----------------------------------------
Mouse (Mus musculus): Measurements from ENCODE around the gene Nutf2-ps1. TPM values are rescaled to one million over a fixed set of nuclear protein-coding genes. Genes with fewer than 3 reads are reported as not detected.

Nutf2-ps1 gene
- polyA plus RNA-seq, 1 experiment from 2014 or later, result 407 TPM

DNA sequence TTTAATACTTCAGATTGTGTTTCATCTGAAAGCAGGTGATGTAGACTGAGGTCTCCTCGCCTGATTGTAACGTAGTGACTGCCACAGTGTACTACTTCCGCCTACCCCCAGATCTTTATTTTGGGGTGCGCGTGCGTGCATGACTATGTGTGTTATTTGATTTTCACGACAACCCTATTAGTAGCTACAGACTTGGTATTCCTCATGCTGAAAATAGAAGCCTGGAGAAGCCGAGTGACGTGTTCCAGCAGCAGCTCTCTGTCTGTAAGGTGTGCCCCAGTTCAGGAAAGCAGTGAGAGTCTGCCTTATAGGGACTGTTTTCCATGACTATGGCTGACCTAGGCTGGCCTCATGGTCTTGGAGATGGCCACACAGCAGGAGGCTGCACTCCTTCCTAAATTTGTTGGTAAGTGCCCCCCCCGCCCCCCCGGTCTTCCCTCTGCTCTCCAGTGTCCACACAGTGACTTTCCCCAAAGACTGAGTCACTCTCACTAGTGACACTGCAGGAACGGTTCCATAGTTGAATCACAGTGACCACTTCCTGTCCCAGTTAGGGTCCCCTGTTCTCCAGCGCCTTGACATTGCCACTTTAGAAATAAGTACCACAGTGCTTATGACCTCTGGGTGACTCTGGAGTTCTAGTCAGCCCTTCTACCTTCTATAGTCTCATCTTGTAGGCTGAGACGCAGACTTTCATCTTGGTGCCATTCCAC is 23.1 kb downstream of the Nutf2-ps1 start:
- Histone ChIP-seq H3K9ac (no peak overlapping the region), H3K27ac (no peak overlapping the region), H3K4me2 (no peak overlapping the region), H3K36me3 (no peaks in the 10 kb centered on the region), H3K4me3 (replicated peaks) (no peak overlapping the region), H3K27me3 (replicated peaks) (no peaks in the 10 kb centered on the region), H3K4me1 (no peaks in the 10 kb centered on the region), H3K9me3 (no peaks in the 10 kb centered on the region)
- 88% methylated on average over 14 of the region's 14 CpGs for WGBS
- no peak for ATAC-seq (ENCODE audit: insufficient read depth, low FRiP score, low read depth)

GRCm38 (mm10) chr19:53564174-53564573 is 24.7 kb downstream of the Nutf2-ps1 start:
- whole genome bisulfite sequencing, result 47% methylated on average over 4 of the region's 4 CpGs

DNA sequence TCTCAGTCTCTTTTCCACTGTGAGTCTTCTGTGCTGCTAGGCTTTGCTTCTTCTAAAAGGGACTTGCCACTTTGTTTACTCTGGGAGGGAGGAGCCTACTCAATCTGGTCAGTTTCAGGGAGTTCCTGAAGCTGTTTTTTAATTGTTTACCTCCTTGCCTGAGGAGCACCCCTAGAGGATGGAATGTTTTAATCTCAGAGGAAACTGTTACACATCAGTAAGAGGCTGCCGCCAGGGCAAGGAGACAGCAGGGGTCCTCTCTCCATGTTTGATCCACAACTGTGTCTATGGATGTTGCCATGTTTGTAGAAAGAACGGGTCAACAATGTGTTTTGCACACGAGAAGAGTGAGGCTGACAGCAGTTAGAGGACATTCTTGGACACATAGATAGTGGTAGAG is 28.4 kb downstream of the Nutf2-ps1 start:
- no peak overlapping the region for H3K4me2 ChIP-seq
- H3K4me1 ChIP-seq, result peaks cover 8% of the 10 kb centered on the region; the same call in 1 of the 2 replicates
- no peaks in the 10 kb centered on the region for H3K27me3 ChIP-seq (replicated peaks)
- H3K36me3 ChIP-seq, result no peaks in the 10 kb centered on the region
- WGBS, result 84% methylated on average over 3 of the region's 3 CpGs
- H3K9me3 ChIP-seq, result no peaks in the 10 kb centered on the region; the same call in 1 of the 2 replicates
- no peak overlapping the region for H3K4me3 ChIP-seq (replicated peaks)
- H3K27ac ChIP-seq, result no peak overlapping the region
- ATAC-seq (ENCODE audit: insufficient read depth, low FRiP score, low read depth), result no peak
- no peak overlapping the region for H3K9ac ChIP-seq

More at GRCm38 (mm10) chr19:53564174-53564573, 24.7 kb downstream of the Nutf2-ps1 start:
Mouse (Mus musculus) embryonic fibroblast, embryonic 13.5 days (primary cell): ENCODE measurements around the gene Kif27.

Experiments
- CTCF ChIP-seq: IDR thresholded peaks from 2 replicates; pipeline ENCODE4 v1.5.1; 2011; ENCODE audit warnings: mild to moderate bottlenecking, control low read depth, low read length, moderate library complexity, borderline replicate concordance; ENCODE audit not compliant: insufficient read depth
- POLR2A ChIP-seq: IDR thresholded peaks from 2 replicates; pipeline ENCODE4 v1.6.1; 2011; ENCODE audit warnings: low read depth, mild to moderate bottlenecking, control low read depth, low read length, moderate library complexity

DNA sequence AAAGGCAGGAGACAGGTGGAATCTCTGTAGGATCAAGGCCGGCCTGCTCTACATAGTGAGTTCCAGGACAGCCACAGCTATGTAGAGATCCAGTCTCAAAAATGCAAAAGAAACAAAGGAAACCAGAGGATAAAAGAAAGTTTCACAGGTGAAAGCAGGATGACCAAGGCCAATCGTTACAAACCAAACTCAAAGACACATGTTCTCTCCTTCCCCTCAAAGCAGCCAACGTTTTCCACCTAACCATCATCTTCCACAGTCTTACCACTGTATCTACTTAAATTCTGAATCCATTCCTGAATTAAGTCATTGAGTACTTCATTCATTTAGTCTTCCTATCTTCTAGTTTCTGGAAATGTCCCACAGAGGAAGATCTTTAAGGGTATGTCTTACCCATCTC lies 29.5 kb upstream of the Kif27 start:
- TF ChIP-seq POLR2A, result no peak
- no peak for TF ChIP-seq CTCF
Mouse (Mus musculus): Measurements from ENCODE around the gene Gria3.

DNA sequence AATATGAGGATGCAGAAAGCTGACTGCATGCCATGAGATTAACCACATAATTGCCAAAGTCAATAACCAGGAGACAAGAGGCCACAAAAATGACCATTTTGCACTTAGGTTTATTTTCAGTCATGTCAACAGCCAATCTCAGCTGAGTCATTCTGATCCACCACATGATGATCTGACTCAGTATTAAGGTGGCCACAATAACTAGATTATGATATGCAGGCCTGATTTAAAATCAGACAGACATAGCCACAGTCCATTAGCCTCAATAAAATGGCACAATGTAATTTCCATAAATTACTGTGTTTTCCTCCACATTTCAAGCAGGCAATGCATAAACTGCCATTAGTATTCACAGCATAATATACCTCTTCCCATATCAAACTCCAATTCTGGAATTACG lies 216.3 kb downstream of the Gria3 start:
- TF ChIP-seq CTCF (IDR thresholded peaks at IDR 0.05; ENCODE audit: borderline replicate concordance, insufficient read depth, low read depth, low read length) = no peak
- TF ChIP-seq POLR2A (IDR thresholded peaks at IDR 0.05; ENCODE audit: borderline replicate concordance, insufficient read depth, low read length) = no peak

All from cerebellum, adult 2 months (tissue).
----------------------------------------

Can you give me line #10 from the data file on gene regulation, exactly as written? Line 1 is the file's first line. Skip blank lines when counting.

DNA sequence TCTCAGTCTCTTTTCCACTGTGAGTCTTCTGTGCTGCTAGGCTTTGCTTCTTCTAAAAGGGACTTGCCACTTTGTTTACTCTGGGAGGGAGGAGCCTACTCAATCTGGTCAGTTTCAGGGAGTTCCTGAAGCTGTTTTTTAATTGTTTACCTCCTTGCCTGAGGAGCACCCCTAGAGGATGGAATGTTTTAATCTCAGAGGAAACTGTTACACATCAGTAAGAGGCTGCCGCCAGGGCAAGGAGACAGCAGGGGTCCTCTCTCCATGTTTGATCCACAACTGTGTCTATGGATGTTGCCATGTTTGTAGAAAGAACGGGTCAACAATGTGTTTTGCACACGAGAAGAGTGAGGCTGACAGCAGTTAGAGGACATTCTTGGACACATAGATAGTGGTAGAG is 28.4 kb downstream of the Nutf2-ps1 start: